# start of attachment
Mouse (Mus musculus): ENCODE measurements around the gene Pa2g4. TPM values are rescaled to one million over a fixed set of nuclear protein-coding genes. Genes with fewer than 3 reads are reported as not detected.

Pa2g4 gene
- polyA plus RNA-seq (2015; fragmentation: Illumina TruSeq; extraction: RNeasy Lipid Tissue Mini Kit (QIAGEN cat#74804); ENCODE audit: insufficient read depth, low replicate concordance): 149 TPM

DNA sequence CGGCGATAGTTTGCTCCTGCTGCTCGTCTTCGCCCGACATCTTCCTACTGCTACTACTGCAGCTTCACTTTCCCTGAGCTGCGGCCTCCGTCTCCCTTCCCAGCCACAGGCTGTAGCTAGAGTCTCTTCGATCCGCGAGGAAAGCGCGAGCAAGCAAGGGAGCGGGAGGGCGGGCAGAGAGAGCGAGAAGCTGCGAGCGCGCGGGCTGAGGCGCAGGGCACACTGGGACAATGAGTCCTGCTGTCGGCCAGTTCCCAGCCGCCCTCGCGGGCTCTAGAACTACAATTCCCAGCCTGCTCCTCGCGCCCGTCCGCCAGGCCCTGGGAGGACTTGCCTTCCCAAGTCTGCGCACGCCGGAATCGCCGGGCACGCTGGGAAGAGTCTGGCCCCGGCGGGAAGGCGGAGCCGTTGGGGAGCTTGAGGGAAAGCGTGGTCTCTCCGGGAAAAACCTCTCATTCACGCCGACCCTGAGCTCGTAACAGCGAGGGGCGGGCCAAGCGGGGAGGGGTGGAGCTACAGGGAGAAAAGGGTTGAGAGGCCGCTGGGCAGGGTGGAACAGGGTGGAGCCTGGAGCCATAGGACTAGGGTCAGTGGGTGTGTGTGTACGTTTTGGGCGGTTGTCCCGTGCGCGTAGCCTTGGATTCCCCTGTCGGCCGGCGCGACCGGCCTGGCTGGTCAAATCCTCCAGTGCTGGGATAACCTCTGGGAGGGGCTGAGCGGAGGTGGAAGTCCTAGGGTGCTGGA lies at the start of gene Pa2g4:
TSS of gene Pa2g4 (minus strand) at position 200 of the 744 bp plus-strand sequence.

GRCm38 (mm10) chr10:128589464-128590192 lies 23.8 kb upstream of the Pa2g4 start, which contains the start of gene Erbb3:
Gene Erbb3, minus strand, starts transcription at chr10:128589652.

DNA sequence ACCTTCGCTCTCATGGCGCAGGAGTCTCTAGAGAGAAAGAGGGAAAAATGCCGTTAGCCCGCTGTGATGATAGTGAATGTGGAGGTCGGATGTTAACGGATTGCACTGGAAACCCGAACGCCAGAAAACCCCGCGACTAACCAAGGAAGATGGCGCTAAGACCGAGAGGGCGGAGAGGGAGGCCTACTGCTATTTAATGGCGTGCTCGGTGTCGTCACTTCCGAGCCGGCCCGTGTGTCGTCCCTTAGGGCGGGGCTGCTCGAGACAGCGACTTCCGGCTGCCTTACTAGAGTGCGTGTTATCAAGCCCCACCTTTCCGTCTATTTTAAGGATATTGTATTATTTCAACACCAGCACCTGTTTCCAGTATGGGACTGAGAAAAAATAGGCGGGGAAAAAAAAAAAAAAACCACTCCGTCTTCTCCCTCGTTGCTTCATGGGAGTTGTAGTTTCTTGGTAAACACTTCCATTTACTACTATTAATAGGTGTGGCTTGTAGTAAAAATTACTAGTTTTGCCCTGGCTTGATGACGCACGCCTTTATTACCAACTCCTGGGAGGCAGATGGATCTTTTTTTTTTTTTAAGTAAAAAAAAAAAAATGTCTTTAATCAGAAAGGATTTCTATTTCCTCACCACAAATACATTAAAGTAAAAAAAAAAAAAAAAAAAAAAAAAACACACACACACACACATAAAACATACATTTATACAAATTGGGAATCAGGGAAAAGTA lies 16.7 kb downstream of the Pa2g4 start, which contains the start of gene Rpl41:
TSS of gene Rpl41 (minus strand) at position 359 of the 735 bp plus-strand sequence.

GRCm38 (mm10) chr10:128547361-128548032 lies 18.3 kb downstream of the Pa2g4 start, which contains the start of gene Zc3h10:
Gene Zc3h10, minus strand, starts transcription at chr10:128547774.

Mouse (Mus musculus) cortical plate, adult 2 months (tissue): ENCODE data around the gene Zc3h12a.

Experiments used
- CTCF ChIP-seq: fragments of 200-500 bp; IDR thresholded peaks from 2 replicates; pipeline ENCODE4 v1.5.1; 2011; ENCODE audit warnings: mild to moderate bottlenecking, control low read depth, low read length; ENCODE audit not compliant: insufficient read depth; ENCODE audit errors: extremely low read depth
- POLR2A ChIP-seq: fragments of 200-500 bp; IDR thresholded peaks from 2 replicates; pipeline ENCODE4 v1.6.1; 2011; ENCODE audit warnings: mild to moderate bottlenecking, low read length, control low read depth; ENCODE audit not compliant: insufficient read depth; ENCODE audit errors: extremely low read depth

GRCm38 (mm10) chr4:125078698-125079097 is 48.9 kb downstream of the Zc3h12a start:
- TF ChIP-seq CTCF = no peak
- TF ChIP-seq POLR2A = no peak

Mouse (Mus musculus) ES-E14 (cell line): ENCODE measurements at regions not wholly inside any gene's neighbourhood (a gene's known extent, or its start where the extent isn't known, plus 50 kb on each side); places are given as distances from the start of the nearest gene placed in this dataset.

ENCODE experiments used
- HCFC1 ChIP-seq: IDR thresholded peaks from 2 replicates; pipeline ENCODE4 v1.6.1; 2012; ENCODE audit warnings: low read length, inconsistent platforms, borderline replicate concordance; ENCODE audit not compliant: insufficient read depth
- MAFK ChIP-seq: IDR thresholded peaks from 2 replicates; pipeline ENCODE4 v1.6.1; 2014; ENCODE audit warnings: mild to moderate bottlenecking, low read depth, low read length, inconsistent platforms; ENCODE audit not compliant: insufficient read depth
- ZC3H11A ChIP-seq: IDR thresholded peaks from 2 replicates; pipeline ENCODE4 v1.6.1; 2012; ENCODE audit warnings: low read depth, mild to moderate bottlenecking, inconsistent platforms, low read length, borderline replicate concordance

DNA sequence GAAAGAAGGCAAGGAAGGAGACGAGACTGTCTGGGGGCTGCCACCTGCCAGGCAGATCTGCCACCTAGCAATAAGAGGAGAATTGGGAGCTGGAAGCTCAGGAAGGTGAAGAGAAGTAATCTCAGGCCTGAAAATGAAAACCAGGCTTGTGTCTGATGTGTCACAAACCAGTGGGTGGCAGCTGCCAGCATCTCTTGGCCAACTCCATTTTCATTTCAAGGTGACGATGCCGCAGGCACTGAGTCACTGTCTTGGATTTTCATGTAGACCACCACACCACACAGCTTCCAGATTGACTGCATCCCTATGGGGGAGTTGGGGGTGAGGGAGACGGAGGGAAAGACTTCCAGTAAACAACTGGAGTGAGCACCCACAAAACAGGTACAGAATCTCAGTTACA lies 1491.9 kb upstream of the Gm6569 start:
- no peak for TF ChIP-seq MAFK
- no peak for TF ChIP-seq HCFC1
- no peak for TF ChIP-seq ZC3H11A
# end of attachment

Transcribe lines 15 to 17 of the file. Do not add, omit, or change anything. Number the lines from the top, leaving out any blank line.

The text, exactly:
- POLR2A ChIP-seq: fragments of 200-500 bp; IDR thresholded peaks from 2 replicates; pipeline ENCODE4 v1.6.1; 2011; ENCODE audit warnings: mild to moderate bottlenecking, low read length, control low read depth; ENCODE audit not compliant: insufficient read depth; ENCODE audit errors: extremely low read depth

GRCm38 (mm10) chr4:125078698-125079097 is 48.9 kb downstream of the Zc3h12a start:
- TF ChIP-seq CTCF = no peak